Valentine’s Day emphasizes healthy teen relationships

by Lexli Nicholas, Reporter

With Valentine’s Day, and every day, it’s important to talk about the difference between healthy and unhealthy relationships. Violence in relationships is a wide-spread issue. From married adults to high school, or even middle school-aged kids, this violence is physical, verbal, or sexual.

According to data from the CDC – Youth Risk Behavior Surveillance — United States, 2013.10.3% of people in high school relationships experienced physical violence in their relationship, and 10.4% experienced sexual violence. Sadly, many young people are afraid to come forward about their abuse, so these numbers could be much higher. 

With high school relationships also comes high school drama. Teenage romance and conflicts can cause issues like patterns of cheating, friend conflicts in the relationships, or messy breakups. 

Healthy relationships come from experience. A lot of young people don’t know what red flags to look for or signs of toxicity. In my past relationship I was unaware of the red flags and how to identify them, which only led to me being caught in a toxic cycle with that person. Who hasn’t looked back at a broken relationship and seen that the signs were there all along? 

According to Break the Cycle, a website with information to help people in difficult relationships, some warning signs could be extreme jealousy, constant checking of cell phones, or explosive temper.

With young, immature, and jealous people, there is a lot of room for disaster. No matter the age, people who don’t know how to have healthy communication are often more angry, due to the bottled up emotions. In high school relationships, healthy communication is needed. Otherwise people are going to get hurt. 

It can sometimes be difficult to identify when you’re in a toxic or controlling situation, but it is always a good idea to set boundaries in new relationships and make sure your partner respects them. In healthy relationships, there is equal respect from each person and open, honest communication. It’s very important to know what you want from a partner and how you want to be treated.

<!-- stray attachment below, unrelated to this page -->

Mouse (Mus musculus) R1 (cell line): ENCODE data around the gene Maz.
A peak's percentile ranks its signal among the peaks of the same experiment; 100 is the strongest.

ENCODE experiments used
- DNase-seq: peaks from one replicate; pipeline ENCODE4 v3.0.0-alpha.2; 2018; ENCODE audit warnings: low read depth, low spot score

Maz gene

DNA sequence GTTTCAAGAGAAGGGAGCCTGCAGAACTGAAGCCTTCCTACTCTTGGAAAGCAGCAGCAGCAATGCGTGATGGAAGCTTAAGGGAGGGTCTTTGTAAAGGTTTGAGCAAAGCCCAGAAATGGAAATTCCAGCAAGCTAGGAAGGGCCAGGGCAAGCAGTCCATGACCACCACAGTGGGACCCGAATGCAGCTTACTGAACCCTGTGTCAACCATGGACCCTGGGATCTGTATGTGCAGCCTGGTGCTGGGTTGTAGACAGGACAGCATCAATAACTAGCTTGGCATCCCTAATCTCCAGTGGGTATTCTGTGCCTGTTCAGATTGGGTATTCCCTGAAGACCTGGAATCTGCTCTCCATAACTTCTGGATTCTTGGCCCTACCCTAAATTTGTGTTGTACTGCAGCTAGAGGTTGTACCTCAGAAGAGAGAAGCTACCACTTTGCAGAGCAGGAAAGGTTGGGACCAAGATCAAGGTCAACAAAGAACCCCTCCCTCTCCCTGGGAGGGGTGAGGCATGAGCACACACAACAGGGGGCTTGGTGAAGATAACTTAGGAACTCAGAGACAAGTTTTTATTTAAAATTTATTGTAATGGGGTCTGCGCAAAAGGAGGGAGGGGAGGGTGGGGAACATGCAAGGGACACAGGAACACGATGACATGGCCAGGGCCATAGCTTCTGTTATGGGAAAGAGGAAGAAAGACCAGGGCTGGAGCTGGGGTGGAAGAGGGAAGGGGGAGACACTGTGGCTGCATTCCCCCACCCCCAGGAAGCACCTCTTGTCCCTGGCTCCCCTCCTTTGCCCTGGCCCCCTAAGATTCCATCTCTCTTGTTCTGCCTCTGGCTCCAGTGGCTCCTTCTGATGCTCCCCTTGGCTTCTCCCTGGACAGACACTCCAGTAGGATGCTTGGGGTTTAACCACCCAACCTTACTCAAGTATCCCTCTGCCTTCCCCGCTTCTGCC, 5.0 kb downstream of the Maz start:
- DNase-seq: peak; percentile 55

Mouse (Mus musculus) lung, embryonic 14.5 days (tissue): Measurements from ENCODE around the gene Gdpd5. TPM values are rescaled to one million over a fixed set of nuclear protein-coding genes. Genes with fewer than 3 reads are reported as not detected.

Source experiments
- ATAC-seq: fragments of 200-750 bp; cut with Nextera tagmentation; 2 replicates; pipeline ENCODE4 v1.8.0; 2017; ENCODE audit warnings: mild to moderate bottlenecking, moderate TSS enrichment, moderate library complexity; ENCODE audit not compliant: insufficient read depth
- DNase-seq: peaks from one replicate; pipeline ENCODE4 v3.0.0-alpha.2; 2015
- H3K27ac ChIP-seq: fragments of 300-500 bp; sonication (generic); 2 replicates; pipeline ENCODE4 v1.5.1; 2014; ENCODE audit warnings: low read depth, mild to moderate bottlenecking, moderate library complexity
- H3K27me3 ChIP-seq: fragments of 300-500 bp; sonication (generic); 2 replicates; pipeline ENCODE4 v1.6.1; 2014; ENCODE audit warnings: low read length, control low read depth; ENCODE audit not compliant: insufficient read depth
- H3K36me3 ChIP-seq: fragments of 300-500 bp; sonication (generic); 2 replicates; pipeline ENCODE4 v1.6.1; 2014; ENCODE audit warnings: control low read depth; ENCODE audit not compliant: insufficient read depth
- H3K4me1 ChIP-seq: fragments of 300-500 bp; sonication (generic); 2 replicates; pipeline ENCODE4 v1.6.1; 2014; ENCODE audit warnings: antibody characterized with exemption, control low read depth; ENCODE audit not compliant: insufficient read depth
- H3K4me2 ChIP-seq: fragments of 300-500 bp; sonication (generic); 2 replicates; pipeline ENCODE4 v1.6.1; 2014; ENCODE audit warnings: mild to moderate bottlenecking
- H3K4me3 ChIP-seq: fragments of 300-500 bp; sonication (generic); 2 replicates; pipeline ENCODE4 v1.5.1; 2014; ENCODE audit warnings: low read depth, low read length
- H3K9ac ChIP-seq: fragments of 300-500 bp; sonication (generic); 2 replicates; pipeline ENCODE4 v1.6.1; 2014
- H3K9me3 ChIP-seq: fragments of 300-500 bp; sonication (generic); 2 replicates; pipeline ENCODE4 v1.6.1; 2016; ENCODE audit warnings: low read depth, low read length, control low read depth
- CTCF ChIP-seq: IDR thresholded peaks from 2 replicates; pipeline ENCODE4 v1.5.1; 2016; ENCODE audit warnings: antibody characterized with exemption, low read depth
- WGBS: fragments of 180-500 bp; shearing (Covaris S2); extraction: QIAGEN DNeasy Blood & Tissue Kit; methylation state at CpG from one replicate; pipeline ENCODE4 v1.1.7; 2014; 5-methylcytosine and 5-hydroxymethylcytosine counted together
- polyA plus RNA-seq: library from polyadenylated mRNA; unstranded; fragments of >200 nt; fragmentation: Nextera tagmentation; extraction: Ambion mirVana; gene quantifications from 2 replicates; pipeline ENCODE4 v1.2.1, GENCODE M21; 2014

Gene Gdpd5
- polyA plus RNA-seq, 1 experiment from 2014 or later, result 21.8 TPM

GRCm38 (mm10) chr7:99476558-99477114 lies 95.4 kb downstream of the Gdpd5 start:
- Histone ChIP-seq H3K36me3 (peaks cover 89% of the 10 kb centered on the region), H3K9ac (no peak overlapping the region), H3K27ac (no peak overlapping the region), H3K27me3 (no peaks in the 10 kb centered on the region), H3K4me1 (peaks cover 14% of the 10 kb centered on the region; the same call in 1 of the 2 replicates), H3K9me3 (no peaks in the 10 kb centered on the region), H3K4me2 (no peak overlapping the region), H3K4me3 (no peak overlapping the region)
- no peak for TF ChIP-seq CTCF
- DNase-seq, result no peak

So, why don’t victims reach out? A lot of teens don’t want to believe they are not being treated right. They want to think their relationship is perfect and going well. Most teens don’t realize their relationship is toxic until it’s over. Students are also not taught about these signs and red flags to look for. Teachers might go over the topic briefly in health class, but students need to hear these messages over and over again. After ninth grade, when a student may not be in a relationship, the messages get lost.

Victims of these relationships can also be too scared to reach out. When in these relationships, victims are often isolated by their abuser, which can cause fear of being alone , or having “no one” without that person. They are also manipulated into believing that the abuse is all out of love. This leads many victims to stay with these harmful people until it is too late. 

If you find yourself in a toxic or controlling relationship, it is important to reach out for help, whether it’s by talking to a parent or guidance counselor. Always remember that there are people trained to help you identify unhealthy behaviors and give you the support you need to get out of these situations. 

National domestic Violence hotline:  1-800-799-7233 

Break The Cycle: (1)866-331-9474 or text “love is” to 225-22.

National Dating Abuse Helpline: 1-866-331-9474.